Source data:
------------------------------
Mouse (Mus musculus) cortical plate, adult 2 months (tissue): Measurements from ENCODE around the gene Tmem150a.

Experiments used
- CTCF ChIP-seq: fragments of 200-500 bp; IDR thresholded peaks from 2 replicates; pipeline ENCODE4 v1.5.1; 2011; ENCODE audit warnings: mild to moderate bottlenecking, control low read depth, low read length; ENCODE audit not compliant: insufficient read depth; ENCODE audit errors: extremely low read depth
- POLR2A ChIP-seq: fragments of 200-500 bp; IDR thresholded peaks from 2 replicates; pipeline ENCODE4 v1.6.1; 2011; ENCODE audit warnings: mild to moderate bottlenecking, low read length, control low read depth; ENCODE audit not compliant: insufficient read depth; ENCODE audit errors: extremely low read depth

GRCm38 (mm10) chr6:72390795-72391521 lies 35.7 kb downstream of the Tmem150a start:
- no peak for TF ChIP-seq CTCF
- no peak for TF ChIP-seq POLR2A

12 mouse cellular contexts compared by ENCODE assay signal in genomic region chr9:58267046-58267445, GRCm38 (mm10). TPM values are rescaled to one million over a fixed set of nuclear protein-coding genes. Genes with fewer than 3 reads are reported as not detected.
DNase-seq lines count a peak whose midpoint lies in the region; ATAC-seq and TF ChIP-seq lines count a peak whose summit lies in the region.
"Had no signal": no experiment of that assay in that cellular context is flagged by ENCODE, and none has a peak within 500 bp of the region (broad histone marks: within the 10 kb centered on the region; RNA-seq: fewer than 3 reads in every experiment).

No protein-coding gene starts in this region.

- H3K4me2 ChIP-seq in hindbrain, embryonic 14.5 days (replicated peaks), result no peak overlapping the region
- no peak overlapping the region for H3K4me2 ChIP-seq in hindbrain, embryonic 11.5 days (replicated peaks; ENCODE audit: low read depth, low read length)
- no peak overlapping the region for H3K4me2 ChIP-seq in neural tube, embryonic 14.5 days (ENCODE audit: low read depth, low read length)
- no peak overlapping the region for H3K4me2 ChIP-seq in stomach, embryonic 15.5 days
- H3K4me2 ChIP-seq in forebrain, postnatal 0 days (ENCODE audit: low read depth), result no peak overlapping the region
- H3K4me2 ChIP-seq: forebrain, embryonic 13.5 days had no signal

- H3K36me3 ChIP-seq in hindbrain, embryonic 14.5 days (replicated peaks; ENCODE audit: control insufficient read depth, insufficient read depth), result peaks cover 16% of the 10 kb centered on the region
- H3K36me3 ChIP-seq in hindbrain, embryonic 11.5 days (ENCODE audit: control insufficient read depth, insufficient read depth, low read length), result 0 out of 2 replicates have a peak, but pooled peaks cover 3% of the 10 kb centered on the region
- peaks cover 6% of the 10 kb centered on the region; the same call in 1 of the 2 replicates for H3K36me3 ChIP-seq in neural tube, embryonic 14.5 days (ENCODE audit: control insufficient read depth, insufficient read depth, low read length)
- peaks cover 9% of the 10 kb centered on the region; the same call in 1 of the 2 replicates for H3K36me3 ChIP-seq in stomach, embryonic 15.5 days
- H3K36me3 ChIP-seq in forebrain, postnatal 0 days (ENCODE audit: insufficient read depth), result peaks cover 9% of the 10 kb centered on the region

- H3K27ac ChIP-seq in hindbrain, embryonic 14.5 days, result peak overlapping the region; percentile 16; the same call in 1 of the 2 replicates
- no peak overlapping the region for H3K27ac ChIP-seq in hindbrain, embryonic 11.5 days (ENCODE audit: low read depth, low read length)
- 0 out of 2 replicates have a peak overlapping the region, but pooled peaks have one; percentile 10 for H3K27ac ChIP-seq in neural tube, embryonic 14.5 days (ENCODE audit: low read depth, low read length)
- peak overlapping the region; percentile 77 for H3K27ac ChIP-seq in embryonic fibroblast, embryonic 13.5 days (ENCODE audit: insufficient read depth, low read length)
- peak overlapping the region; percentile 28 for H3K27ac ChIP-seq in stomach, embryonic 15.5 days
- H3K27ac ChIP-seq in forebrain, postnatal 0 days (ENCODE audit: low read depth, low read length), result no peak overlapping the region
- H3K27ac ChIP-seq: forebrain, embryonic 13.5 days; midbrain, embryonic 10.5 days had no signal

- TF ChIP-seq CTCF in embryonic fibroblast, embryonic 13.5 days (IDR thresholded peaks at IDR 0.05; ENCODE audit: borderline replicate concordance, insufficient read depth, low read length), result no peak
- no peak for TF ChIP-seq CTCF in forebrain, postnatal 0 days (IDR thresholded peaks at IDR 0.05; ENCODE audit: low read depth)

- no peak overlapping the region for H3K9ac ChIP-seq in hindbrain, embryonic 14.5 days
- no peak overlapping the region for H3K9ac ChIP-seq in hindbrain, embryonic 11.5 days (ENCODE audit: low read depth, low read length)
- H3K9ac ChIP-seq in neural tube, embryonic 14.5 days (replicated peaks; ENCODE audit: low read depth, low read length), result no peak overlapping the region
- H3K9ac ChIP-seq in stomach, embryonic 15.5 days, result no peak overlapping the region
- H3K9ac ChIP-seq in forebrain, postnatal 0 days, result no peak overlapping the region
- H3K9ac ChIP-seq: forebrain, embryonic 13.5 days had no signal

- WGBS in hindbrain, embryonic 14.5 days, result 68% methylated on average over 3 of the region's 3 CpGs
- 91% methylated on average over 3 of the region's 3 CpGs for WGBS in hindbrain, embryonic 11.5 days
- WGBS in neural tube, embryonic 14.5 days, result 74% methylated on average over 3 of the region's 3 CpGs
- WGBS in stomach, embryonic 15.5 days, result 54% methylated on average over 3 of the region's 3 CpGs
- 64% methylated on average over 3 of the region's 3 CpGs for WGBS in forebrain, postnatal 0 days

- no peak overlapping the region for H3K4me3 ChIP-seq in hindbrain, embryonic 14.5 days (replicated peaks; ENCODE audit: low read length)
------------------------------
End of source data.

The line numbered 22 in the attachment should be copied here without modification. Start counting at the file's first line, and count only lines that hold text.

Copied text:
- H3K36me3 ChIP-seq in forebrain, postnatal 0 days (ENCODE audit: insufficient read depth), result peaks cover 9% of the 10 kb centered on the region